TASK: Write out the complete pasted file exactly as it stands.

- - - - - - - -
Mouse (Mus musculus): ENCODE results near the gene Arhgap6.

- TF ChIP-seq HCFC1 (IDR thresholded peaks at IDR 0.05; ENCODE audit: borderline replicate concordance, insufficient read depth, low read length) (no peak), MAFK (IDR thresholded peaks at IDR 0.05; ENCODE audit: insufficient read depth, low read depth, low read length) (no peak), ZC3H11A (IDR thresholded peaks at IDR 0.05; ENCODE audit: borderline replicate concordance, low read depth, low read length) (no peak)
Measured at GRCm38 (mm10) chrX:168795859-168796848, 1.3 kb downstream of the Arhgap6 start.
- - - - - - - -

Mouse (Mus musculus): ENCODE results near the gene Arhgap6.

- TF ChIP-seq HCFC1 (IDR thresholded peaks at IDR 0.05; ENCODE audit: borderline replicate concordance, insufficient read depth, low read length) (no peak), MAFK (IDR thresholded peaks at IDR 0.05; ENCODE audit: insufficient read depth, low read depth, low read length) (no peak), ZC3H11A (IDR thresholded peaks at IDR 0.05; ENCODE audit: borderline replicate concordance, low read depth, low read length) (no peak)
Measured at GRCm38 (mm10) chrX:168795859-168796848, 1.3 kb downstream of the Arhgap6 start.